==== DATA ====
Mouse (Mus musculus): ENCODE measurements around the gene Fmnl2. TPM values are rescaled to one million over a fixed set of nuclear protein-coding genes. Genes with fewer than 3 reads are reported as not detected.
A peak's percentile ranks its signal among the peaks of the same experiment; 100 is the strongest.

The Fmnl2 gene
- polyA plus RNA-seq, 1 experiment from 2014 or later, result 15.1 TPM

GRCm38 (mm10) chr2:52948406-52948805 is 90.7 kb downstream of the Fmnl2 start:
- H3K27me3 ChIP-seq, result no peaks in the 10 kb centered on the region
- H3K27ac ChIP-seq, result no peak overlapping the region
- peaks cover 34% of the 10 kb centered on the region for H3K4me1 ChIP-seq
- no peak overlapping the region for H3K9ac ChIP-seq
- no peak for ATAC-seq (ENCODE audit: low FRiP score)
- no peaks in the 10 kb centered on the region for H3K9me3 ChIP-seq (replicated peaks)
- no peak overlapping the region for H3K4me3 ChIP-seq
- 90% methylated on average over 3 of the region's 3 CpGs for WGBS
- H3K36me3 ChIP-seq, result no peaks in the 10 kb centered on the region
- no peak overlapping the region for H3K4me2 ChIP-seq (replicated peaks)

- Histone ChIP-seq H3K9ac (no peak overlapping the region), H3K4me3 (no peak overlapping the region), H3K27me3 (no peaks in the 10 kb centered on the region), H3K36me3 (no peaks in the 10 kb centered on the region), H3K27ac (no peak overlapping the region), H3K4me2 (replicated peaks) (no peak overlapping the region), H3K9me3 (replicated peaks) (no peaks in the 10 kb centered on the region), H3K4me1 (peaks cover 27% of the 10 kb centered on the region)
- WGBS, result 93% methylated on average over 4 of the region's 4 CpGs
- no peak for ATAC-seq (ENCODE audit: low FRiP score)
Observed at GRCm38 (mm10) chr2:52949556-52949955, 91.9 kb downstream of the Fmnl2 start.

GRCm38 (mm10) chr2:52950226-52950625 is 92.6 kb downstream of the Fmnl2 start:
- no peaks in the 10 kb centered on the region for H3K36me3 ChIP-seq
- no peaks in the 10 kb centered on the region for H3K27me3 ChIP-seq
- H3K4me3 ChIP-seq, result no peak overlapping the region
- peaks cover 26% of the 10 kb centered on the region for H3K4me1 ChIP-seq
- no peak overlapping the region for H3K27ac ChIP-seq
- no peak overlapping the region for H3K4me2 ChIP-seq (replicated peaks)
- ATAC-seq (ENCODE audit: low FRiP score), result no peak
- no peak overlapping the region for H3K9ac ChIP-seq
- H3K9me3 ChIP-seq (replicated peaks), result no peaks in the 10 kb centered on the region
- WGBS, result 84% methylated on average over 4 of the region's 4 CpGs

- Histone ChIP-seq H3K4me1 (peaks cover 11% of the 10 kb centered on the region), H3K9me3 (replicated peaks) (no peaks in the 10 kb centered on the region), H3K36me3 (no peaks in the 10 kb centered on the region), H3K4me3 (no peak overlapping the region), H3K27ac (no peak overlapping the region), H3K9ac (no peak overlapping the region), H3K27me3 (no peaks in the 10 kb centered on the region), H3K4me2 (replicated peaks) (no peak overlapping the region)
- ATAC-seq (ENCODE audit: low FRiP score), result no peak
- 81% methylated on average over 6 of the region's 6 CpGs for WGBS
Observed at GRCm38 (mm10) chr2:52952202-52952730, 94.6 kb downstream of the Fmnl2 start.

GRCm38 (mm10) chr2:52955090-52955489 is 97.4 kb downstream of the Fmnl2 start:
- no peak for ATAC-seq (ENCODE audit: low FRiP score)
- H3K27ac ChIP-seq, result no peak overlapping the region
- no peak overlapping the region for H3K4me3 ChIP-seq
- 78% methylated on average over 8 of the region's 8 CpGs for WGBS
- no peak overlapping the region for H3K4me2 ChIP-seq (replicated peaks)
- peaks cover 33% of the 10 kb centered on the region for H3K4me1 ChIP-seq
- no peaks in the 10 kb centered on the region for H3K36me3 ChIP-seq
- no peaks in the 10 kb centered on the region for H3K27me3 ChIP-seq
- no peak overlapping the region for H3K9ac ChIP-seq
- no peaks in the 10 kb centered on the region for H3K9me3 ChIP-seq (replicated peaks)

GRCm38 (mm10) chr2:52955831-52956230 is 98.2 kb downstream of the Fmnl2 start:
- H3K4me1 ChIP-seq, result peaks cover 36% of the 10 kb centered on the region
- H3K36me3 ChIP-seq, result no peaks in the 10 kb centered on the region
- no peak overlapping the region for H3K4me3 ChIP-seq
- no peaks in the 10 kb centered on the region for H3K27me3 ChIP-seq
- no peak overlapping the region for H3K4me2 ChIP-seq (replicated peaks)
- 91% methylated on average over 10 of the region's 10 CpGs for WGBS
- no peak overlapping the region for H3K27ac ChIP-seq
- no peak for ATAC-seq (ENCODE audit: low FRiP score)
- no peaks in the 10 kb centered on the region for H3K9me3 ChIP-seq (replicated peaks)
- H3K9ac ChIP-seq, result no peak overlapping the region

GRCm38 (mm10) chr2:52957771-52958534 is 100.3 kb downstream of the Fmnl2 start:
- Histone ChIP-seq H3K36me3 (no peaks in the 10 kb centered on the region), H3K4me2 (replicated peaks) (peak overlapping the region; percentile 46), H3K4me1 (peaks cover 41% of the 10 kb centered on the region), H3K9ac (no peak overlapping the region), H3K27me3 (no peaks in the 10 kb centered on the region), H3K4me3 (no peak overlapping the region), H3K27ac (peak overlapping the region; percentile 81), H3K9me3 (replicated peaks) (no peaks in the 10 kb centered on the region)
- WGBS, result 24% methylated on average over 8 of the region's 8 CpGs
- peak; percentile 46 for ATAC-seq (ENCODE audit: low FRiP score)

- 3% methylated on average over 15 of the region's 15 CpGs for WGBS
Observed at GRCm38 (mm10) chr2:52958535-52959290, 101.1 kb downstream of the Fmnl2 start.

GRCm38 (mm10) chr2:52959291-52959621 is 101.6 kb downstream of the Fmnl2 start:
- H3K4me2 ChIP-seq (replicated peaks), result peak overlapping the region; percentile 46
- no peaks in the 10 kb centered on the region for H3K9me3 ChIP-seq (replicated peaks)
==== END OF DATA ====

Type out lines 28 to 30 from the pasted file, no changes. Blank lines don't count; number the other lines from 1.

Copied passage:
- no peak overlapping the region for H3K9ac ChIP-seq
- H3K9me3 ChIP-seq (replicated peaks), result no peaks in the 10 kb centered on the region
- WGBS, result 84% methylated on average over 4 of the region's 4 CpGs